Alternative sentencing deemed a success
A diversion program for young offenders is offering another chance at a successful life without incarceration in southside Virginia.
According to a press release, “Dr. Alfonzo Seward, coordinator of the Diversion Program at Southside Virginia Community College (SVCC), recently announced the success of the local program.” The release went on to explain that during the spring several individuals graduated from the program earning a variety of workforce credentials as well as completing the GED (General Education Degree) program. The next cohort class is scheduled to begin in spring of 2020.
Designed to provide alternative sentencing, the first class began in October 2016. SVCC worked in partnership with local commonwealth’s attorneys’ offices to include Brunswick, Greensville, Mecklenburg and Lunenburg counties.
The youthful offenders that enter the program face incarceration in either jail or prison due to a crime that they have committed and to which they have subsequently pleaded guilty. The program serves as an alternative to incarceration and/or a felony conviction and includes a requirement of participation in group and/ or individual community service projects. Additionally, the program requires participants to be drug free, verified through drug screenings, and of good behavior.
While serving as an adviser to SVCC’s Administration of Justice Program, Lezlie Green, the Commonwealth’s Attorney for Brunswick County, presented the idea to Seward, who heads the Administration of Justice program at SVCC. Both Green and Seward throughout their years in law enforcement recognized an unmet need for alternative sentencing programs in southside Virginia. They joined forces with Monica McMillan, who at the time was a caseworker with Workforce Innovation Opportunity Act Out of School Youth Program (WIOA) and Linda Macklin, caseworker for Southside Community Corrections to develop a program that was approved by the college’s administration and has been accepted as a sentencing alternative by both the local judiciary and defense bar.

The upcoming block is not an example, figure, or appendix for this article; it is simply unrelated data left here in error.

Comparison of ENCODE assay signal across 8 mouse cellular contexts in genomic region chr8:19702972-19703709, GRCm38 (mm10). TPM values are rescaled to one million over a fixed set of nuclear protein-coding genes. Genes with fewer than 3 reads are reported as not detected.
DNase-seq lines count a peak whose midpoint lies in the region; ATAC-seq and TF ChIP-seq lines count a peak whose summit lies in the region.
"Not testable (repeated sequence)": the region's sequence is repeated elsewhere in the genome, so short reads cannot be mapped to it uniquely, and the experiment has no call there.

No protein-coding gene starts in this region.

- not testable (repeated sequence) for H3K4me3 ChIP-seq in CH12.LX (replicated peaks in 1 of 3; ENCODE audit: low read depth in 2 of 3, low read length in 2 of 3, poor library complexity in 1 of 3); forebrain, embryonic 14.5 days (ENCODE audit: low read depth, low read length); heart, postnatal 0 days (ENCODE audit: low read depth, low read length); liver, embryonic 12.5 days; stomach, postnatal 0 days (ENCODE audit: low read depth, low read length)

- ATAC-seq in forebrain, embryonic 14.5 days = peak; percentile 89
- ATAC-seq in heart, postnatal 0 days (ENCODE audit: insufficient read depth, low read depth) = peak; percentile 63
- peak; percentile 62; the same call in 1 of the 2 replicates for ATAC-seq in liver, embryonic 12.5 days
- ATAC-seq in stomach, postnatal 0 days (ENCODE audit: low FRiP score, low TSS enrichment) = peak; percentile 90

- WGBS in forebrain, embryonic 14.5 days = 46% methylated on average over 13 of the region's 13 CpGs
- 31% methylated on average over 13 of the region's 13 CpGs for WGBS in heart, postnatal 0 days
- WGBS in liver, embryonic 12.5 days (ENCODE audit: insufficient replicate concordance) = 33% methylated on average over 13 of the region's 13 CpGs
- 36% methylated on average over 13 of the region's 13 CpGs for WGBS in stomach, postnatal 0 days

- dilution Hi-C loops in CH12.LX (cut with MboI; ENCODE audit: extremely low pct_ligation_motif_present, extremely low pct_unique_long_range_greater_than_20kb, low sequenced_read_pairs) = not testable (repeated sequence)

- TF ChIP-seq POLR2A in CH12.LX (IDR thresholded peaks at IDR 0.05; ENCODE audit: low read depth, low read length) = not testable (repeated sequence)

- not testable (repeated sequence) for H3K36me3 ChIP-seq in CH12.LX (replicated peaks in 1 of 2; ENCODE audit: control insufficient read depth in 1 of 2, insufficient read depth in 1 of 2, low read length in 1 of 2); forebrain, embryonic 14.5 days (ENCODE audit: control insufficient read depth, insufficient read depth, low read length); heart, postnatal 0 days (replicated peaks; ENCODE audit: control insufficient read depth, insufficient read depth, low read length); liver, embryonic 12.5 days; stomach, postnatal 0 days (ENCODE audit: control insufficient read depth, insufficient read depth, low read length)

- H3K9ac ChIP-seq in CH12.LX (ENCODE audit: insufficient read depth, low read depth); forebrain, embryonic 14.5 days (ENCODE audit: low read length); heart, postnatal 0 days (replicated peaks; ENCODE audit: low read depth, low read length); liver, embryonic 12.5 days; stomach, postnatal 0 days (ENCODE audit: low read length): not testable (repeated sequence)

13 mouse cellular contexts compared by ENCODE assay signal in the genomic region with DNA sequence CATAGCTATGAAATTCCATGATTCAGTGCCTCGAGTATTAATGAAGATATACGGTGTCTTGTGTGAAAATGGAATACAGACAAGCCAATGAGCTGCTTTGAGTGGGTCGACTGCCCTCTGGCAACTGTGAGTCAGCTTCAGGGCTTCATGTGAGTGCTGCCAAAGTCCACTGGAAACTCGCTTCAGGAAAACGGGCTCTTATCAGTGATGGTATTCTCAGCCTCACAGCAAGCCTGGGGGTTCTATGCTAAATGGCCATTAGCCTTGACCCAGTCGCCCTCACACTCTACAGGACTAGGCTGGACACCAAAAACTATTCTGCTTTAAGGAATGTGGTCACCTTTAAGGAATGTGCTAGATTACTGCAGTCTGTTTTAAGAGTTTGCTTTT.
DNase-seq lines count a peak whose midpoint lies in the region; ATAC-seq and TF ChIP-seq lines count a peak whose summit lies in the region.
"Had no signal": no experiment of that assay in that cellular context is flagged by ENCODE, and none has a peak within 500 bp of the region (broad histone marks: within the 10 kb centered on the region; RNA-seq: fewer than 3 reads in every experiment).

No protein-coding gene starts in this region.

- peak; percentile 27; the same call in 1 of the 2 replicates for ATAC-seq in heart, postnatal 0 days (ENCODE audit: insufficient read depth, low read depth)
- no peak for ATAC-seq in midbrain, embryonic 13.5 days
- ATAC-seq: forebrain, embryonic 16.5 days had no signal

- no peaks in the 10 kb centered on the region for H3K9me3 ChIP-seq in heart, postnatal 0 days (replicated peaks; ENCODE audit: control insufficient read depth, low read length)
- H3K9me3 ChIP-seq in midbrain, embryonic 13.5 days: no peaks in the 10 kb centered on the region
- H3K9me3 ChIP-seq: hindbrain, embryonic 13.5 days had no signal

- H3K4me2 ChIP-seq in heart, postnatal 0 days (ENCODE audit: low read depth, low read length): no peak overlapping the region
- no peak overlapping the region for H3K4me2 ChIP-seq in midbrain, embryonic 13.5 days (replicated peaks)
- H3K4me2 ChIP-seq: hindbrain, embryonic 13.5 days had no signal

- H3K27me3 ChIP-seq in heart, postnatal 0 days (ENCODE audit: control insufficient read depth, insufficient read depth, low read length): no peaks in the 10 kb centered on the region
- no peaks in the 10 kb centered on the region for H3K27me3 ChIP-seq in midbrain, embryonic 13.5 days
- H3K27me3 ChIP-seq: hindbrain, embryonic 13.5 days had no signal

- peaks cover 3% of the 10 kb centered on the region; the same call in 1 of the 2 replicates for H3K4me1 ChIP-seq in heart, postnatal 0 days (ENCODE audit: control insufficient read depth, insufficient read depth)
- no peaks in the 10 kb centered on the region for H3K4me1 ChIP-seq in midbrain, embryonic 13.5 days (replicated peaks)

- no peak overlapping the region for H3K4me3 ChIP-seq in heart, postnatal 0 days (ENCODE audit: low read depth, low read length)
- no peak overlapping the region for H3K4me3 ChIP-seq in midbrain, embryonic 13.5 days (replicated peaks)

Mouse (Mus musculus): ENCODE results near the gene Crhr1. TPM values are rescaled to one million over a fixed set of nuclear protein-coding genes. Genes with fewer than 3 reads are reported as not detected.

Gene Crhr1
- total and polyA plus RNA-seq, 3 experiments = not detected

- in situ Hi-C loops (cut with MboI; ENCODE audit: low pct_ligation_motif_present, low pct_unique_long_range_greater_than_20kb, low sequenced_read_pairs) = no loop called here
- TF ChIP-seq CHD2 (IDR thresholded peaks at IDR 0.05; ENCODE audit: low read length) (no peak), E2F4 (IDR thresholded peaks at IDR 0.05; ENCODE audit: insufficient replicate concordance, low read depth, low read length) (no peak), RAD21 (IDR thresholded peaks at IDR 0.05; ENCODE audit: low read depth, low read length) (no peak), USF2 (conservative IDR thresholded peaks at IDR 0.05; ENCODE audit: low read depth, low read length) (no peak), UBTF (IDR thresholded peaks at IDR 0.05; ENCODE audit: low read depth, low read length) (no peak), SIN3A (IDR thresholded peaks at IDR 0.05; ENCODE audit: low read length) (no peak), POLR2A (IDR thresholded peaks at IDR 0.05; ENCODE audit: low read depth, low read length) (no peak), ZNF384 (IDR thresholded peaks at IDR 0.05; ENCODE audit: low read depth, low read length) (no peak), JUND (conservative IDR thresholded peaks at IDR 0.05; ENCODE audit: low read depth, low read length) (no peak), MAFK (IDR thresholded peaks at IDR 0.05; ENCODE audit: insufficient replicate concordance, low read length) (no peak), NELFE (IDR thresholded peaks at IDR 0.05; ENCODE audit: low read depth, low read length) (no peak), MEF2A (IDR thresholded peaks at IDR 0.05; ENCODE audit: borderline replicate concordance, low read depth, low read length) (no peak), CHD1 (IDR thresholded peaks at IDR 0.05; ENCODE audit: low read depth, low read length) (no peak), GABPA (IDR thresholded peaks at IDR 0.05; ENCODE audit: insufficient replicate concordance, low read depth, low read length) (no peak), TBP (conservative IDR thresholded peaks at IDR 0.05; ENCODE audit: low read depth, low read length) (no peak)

The program is designed to follow a paramilitary format during the initial semester. The semester begins with a cohort of offenders meeting three nights a week in two different courses. These courses are designed to improve life skills, academic skills and overall behavior. The concept of the program is to provide individuals who fit the criteria with opportunity to gain the necessary skills to attain employment and deal with the stressors of life, so that they can become successful citizens.
The program operates through grant funded assistance and donations to the SVCC Foundation, Inc. For more information or to make a contribution, call (434) 949 1051.